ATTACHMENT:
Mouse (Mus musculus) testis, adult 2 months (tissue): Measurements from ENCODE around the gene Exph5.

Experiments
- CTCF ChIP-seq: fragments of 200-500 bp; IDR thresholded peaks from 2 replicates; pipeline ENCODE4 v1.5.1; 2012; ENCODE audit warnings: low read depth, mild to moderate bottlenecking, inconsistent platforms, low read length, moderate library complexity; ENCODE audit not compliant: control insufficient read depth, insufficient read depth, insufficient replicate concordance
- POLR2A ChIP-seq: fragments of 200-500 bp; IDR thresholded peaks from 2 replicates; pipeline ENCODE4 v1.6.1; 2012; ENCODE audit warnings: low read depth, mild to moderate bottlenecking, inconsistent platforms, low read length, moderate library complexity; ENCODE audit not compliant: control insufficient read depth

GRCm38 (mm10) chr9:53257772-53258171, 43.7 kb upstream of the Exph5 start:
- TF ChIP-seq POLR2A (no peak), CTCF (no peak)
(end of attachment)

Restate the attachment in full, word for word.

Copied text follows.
Mouse (Mus musculus) testis, adult 2 months (tissue): Measurements from ENCODE around the gene Exph5.

Experiments
- CTCF ChIP-seq: fragments of 200-500 bp; IDR thresholded peaks from 2 replicates; pipeline ENCODE4 v1.5.1; 2012; ENCODE audit warnings: low read depth, mild to moderate bottlenecking, inconsistent platforms, low read length, moderate library complexity; ENCODE audit not compliant: control insufficient read depth, insufficient read depth, insufficient replicate concordance
- POLR2A ChIP-seq: fragments of 200-500 bp; IDR thresholded peaks from 2 replicates; pipeline ENCODE4 v1.6.1; 2012; ENCODE audit warnings: low read depth, mild to moderate bottlenecking, inconsistent platforms, low read length, moderate library complexity; ENCODE audit not compliant: control insufficient read depth

GRCm38 (mm10) chr9:53257772-53258171, 43.7 kb upstream of the Exph5 start:
- TF ChIP-seq POLR2A (no peak), CTCF (no peak)